Published September 27, 2009
Rutting For Office , Wyrds
William Safire wrote speeches for Richard Nixon and Spiro Agnew. Well, everybody has to have a job, I guess. But just because you have one, it doesn’t mean you should earn as reward column-space on the op-ed page of the New York Times. For 32 years.
Yet that’s what Safire received, for five years of crafting such snide and slashing culture-busting phrases as “nattering nabobs of negativism.” For both Agnew, who was routinely receiving cash bribes across his desk in the Vice President’s office, and Nixon, the most ethically depraved man to serve in the White House within the lifetime of any person currently present on this planet.
Safire passed today, at age 79, of pancreatic cancer. And that is sad, as it is sad when any creature shuffles off this mortal coil. But sad too is the story of how Safire came to occupy his post at the Times, where, for more than three decades, he was one of but a half-dozen people permitted to speak from the op-ed pulpit of the premier political newspaper in this country. Even sadder is that once Safire was let in, he was soon followed into the nation’s newspapers and TV studios by legions of other hard-right political partisans. Who today so dominate the national political discourse that a rational person is reduced to accessing news and opinion off in the backwaters, in order to avoid such people.
That story is found beyond the furthur. Or, as news guys like Safire and I would say, “on the jump.”
After death comes nothing hoped for or imagined.
With life tough enough to figure, you’d think people would leave off trying to suss out what happens after it, too. But they don’t. Some science types claim that’s actually what differentiates humans from other animals, brooding on the afterlife, but they’re probably wrong about that, as ravens attend funerals, and elephants weep for their dead.
In a certain sense it’s understandable, this obsession with events after the expiration of breath, since life is so short, and death is so long. Matt Groening, in a Love Is Hell strip, once put things in perspective for one of his rabbits, who was considering adultery, confronting him with a line across the entire page that represented time. The line was labeled “time you are dead.” Near the very beginning of the line lay a tiny dot: “time you are alive.”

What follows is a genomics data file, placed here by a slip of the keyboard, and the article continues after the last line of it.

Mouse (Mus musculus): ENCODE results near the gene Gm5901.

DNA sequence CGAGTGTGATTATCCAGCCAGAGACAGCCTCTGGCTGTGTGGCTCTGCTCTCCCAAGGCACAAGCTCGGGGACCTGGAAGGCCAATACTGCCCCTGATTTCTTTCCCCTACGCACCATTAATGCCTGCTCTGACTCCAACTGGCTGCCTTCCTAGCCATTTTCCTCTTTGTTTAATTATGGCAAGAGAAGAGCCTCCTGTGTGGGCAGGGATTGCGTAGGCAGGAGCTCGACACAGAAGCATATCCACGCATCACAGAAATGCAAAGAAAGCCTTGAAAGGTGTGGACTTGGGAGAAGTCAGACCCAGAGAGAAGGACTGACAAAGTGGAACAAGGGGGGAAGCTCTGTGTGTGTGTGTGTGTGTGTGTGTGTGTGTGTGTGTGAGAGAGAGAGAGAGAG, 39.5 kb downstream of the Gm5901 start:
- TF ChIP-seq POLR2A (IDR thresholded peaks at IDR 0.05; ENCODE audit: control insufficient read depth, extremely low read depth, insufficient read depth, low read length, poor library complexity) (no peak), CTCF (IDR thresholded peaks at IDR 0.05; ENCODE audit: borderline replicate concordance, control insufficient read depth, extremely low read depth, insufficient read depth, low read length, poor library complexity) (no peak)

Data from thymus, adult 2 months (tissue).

Published September 26, 2009
Archy was a wise old roach, who from 1916 until 1926 directed missives to the public through the newspaper columns of journalist Don Marquis, employed first by The Evening Sun and later the New York Tribune. When Marquis left newspaper work for the magazine biz, archy went with him.
As a diminutive cockroach, archy was forced to communicate by diving head-first onto the keys of Marquis’ manual typewriter, one key at a time. Thus, he wrote all in lower-case, and not by choice, like ee cummings, but because he had to: there was no way for archy to both pound a letter key and simultaneously press the shift key. While the illustration reproduced here, the first public showing of archy, presents an archy comfortably looming over a typewriter, no such miniature device was ever prepared for the insect in his lifetime.
Archy’s musings in some ways rival Montaigne’s; beyond the furthur is his insight into the importance of beauty in life.
Published September 24, 2009
“Noah was an asshole.”
“Why Noah?” Arkady asked. This was a new indictment.
“He didn’t argue.”
“Noah should have argued?”
Yakov explained, “Abraham argues with God not to kill everyone in Sodom and Gomorrah. Moses pleads with God not to kill worshippers of the golden calf. But God tells Noah to build a boat because He’s going to flood the entire world, and what does Noah say? Not a word.”
“Not a word,” said Bobby, “and saves the minimum. What a bastard.”
—Wolves Eat Dogs, Martin Cruz Smith
Published September 20, 2009
Film actors have a genius for developing various stratagems to maximize their face-time on screen.
Common among those thespians with sufficient clout is suddenly discovering that the script needs to be rewritten, in ways that, astoundingly enough, significantly increase the number of lines, closeups, and other assorted shots afforded the discoverer. Dustin Hoffman is said to be master of this facet of the craft.